However, it has been the pitching staff that has led the way for the RoughRiders. Frisco leads the Texas League with a 3.26 ERA and a 1.174 WHIP. In particular, it is their hit suppression that is noteworthy, giving up only 6.3 hits per game, 1.5 fewer than any other team in the league.

A pair of starters have each gone 4-0 in the early going to lead the pitching staff. Big, right-hander Connor Sadzeck has accomplished the feat in six appearances, putting up a 2.60 ERA and a miniscule 0.923 WHIP. Sadzeck, who walked 41 batters over 60 1/3 innings last season has only walked 11 in his 34 2/3 innings this season while striking out 29. Southpaw Victor Payano is performing much better in his second AA season, with a 3.24 ERA and a 1.260 WHIP over 33 1/3 innings in his six starts. Payano is also working on reducing his walk numbers as he issued free passes to 64 batters in 92 2/3 innings last season, a 6.2 BB/9. He has reduced that ratio to an even 4.0 early this season, while striking out 10 per 9 innings.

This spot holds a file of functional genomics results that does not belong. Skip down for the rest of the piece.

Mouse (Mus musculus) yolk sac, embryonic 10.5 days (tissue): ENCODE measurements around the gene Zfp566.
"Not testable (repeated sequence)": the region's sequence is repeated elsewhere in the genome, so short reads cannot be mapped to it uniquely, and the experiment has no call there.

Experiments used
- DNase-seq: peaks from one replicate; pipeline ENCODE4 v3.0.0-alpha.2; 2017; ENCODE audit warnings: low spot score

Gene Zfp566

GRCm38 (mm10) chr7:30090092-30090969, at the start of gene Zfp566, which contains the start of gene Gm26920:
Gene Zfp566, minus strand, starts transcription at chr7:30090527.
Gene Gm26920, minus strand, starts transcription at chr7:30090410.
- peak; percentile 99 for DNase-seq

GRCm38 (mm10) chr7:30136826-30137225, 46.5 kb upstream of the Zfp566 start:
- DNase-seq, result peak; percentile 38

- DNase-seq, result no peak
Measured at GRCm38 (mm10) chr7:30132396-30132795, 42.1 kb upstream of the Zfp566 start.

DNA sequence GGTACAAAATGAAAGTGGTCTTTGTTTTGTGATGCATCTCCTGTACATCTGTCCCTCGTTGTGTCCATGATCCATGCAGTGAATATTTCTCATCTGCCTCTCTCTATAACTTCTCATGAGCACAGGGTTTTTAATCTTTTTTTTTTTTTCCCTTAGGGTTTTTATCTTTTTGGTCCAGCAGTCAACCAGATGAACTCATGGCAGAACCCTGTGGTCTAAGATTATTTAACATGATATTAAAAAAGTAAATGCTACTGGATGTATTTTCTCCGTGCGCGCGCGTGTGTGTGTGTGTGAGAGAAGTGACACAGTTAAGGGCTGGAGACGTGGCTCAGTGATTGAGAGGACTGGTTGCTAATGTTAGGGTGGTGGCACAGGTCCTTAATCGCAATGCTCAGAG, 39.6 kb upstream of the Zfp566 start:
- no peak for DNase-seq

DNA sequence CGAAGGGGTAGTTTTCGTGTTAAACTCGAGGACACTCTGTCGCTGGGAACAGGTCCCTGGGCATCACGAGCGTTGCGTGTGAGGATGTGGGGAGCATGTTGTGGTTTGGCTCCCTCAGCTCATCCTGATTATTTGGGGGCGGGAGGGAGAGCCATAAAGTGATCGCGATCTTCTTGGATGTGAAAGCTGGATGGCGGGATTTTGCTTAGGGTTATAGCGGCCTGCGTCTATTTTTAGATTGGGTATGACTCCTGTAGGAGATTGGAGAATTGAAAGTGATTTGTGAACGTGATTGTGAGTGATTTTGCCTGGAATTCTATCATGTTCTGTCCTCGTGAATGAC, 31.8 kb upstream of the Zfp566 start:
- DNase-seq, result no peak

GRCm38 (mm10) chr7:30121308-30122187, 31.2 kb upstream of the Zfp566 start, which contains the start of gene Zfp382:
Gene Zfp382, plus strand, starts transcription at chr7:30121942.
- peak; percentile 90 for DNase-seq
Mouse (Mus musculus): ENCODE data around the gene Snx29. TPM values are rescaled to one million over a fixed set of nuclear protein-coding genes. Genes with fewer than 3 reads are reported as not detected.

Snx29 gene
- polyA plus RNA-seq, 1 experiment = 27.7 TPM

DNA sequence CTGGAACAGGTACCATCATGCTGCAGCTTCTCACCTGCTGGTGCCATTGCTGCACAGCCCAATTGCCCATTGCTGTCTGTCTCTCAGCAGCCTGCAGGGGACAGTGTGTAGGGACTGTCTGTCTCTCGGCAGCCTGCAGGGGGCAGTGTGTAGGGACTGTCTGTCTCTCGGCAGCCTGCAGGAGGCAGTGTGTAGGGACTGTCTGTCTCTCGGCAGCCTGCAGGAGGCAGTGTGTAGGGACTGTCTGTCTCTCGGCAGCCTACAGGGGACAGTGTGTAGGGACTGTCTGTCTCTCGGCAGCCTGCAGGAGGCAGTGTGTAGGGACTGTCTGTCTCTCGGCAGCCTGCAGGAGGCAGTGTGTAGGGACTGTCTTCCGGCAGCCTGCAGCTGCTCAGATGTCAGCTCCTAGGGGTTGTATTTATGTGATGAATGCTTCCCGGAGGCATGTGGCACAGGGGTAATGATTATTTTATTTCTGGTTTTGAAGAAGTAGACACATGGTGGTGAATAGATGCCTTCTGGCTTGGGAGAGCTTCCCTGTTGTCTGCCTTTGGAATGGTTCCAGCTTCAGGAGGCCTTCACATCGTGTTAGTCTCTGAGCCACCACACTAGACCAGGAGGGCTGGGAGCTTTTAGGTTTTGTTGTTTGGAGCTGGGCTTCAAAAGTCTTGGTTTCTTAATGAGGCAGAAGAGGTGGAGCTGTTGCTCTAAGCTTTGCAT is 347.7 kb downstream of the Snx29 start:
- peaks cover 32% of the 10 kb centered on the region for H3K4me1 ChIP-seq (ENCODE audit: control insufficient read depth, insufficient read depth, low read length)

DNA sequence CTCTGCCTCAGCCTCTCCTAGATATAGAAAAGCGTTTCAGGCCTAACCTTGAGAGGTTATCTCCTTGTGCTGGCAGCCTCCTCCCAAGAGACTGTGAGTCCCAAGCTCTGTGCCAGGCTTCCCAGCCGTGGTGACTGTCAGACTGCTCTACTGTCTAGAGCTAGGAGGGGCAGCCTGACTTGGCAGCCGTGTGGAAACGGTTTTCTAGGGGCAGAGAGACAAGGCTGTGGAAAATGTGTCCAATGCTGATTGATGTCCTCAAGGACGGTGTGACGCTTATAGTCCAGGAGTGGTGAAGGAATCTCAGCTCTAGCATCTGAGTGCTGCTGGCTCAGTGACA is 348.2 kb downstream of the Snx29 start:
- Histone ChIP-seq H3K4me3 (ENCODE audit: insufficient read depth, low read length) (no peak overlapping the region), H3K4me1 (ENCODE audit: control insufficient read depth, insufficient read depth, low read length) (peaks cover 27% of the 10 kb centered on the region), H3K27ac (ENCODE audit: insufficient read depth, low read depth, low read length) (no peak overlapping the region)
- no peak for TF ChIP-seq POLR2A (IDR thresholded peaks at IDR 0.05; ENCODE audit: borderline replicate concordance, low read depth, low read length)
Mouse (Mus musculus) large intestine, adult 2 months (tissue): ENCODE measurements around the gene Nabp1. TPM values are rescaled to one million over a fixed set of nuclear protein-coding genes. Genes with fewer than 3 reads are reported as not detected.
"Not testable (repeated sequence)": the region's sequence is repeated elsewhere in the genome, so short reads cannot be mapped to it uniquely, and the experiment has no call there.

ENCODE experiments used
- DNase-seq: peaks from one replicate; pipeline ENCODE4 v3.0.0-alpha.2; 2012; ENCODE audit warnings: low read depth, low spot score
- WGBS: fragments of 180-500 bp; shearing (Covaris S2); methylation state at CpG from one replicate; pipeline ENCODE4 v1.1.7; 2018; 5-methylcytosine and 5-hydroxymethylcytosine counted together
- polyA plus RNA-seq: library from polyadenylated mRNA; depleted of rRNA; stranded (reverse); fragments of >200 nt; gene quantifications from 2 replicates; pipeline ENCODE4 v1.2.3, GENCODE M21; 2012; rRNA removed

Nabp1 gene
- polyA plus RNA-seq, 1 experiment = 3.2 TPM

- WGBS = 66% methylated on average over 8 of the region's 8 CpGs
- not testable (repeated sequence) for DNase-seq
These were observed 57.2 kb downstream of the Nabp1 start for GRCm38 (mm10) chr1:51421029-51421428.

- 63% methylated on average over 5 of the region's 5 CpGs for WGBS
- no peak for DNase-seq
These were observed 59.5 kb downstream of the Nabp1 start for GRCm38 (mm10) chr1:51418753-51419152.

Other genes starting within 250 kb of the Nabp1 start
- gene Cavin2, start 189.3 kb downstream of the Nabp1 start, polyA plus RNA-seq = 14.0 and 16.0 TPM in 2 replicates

The starters have been good but, it has been the bullpen that has been the real cause of Frisco’s success. In nine relief appearances and 14 1/3 innings, Ryne Slack has allowed two hits and no runs, while striking out 12. Adam Parks has given up three earned runs in his ten appearances, but has a miniscule 0.474 WHIP as he has allowed only three hits – two of them landing outside the ballpark – and three walks in 12 2/3 innings. Parks has also struck out 20. Jose Valdespina, Juan Grullon, Richelson Pena, Jose Leclerc, and former 2004 first-round draft pick Matt Bush – who has been out of affiliated baseball since 2011 – have also been key bullpen components, each having a K/9 of at least 8.

While the RoughRiders start has been quite smooth, their reign at the top of the minor-league mountain may be short lived. There are three other teams that have yet to hit double digit losses in the minors: The Hartford Yard Goats – AA affiliate of the Colorado Rockies, the Akron RubberDucks – AA affiliate of the Cleveland Indians, and the Salem Red Sox – High-A Affiliate of Boston.

Unusual Happenings